Fantasy Noun Stew

I love a good fantasy story. When beta reading fantasy stories, all the beginning writers want to do the same things: 1) talk about the weather 2) throw in all these strange names, items, plants, and places at once.

Think about it this way: what if J.K. Rowling  had started Harry’s adventure at Hogwarts with him learning all these fancy spells by name and listing them in class? That would have been extremely tedious and boring; we didn’t learn each spell all at once, or even all the characters at once. We met characters and learned spells as Harry did, as he needed them, as they became important to the plot, not all in a few chapters.

It is my belief, from experience on either side of the fantasy story, that writers want to build their fantasy world quickly as to dive into the story faster, so they unintentionally clog their story’s beginning with exposition, backstory, and useless information about the world and it’s people, plants, political reasoning, and spice trade before they introduce the main character or the plot’s essential problem.

A rule of writing fiction – get to the plot. While your flowery prose about the weather may seem important to you, the weather doesn’t matter until it’s strange or in some way connected. Don’t waste precious page space in the first chapter talking about the hills or the sunlight on the hills and the river.

A recent story I read in a workshop (I can’t use specifics. Ethics.) and the main character woke up at the beginning of the first chapter and then without cause, proceed to ponder his dead mother and her strange heritage, and then conveniently think about her mysterious watch-on-a-chain and how he didn’t know anything about his origin. Because that’s what we all think about as soon as we wake up in the morning. That tactic is what I (and others) call spoon-fed exposition. It’s important to the story, so it’s shoved into the beginning, and spoon-fed to the reader. Those types of details are better sprinkled as the become important – unless his dead mother is important to him getting dressed in the morning, those details don’t belong there.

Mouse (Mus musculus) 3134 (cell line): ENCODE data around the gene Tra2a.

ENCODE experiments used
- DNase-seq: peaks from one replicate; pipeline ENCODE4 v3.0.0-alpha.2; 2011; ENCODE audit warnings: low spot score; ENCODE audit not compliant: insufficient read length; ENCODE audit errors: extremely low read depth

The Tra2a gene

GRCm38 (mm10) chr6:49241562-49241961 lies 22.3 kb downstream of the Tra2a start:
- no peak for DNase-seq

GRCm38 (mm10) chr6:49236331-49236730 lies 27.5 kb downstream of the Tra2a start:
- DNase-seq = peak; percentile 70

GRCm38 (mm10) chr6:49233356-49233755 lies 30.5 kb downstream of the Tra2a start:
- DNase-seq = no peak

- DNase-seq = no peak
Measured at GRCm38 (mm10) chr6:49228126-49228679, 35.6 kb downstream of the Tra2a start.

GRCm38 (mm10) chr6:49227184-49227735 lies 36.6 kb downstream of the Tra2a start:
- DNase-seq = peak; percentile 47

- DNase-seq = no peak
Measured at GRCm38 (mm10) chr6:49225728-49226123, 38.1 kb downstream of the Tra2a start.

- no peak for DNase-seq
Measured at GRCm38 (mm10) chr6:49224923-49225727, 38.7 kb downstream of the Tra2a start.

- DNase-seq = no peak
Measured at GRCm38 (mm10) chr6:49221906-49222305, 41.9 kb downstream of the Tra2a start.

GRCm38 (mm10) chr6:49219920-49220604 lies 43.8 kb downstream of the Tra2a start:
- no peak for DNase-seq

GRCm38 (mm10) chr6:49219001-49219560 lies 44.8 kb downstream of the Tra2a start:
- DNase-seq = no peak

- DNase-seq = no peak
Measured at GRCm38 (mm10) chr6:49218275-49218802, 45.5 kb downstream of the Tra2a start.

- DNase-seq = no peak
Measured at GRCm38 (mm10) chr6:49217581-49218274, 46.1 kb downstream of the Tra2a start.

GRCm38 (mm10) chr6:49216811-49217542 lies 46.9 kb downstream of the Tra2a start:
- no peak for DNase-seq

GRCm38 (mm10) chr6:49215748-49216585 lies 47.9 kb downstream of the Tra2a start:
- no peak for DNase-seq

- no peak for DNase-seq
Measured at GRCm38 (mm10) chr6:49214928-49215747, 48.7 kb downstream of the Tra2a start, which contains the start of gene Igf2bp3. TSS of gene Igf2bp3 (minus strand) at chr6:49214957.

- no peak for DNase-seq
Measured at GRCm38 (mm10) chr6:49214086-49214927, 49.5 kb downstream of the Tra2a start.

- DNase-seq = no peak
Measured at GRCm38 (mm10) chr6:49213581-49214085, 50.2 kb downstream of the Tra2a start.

Now – I use “telling” exposition for crucial details here and there, because it is easier to summarized than to show – like in a sequel, it’s easier to tell the reader that Harry’s a wizard and he goes to Hogwarts rather than to keep it a big secret and wait until he gets to school to let the reader know. But that’s a show/tell speech and for another time.

But the point of this entire blog post was to talk about Fantasy Noun Stew: when too many foreign (made-up) fantasy words are thrown at the reader to fast without a clear definition. It’s like reading a Dr. Seuss book without pictures, but none of the words rhyme, and sometimes don’t even look pronounceable.

  1. Keep your fantasy words pronounceable.
  2. Spread them out as they become important. I don’t care about each individual plant and animal’s weird fantasy name.
  3. Don’t try and be super-creative by calling normal things strange things: a deer is a deer is a deer.
  4. Fantasy stories need a level of our reality in them so that readers in our reality came relate to the characters, their problems, and the world they occupy.

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